Guns, Testosterone, and Aggression:
An Experimental Test of a Mediational Hypothesis
The “weapons effect”—that merely seeing a weapon increases aggression—is well-documented
(Anderson, Benjamin, & Bartholow, 1998; Bartholow, Anderson, Carnagey, & Benjamin, 2005;
Berkowitz & LePage, 1967; Bettencourt & Kernahan, 1997; Killias & Haas, 2002). However,
the physiological mechanism behind the weapons effect has not been investigated.
Perhaps the hormone testosterone is the physiological trigger for the weapons effect. After all, for
species ranging from chickens to monkeys, testosterone injections increase aggressiveness
(Ellis, 1986). Furthermore, some laboratory and field studies involving human participants have also found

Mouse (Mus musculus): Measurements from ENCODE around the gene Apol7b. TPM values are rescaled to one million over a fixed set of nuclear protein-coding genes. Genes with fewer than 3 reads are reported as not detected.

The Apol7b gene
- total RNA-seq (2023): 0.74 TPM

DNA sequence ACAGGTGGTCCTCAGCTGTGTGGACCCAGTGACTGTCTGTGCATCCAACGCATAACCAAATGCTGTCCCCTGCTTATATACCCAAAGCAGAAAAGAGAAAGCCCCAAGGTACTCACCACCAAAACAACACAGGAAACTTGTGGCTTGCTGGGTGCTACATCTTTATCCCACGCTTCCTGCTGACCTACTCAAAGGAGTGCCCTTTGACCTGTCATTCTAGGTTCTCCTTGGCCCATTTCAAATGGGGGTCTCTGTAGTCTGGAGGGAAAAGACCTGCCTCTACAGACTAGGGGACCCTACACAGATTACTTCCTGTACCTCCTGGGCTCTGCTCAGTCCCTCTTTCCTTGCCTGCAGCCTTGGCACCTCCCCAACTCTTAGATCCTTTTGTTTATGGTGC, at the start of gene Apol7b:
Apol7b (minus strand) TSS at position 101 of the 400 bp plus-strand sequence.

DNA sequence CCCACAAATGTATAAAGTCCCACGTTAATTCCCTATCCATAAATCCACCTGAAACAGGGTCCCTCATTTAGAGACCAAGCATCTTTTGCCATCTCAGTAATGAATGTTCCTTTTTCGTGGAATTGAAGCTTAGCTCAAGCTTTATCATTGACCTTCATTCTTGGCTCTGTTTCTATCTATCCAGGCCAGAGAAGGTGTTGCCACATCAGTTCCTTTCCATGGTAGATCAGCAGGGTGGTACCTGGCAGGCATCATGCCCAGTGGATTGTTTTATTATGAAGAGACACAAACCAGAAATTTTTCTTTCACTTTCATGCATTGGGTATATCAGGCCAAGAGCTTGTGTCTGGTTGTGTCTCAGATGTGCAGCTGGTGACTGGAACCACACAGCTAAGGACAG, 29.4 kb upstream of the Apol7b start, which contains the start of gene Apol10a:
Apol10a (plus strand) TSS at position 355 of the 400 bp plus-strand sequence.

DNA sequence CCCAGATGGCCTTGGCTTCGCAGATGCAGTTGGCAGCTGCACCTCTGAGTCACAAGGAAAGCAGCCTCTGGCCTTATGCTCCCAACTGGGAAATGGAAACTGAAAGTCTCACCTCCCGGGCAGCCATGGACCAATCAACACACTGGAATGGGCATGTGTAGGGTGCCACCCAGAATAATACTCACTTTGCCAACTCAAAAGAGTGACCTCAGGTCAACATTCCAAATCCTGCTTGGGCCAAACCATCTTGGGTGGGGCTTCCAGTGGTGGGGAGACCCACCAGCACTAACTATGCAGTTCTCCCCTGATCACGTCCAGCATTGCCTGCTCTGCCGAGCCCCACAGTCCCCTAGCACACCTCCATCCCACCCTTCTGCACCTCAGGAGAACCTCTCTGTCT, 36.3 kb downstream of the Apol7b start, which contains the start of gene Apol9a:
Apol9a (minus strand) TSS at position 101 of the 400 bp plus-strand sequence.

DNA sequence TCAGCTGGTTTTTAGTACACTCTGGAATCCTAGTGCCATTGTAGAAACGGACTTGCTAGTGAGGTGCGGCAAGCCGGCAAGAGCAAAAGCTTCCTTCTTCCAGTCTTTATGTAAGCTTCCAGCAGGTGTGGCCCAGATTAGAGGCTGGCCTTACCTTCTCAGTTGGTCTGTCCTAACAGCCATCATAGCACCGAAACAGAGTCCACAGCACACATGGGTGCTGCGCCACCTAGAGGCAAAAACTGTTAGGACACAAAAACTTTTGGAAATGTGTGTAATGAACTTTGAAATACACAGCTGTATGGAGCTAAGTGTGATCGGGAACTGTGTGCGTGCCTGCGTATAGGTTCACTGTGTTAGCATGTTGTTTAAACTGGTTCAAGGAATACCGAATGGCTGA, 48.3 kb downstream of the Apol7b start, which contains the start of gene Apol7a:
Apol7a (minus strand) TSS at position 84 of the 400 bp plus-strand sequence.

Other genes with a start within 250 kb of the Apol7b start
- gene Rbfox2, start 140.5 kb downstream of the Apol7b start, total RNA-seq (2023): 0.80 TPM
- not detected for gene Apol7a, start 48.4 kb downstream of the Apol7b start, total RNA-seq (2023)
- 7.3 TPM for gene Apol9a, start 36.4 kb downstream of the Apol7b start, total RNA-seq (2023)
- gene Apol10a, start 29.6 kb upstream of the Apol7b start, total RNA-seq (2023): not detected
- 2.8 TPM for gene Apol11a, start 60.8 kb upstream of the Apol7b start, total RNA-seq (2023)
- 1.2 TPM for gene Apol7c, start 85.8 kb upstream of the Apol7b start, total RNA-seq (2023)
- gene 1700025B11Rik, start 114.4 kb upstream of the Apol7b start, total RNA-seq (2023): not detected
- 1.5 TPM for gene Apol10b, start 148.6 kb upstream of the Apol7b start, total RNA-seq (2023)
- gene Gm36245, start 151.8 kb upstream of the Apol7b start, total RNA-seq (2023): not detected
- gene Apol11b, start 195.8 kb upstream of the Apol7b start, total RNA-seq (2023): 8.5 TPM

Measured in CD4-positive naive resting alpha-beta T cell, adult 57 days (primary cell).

strong positive relationships between testosterone and aggression (Archer, 1994; Campbell, Muncer, &
Odber, 1997; Dabbs, Carr, Frady, & Riad, 1995; Dabbs, Jurkovic, & Frady, 1991). Thus, it may be that
seeing a weapon triggers a surge in testosterone which, in turn, triggers aggression.
Although some evidence suggests that surges in testosterone trigger aggression, there is no direct
evidence that seeing a weapon triggers testosterone surges. However, some indirect evidence suggesting
that seeing a weapons could trigger an
increase in testosterone comes from
research on the “challenge
hypothesis” (Wingfield, Hegner, Dufty, & Ball, 1990).
Originally developed to explain aggressive behavior in male pair-bonded birds, the challenge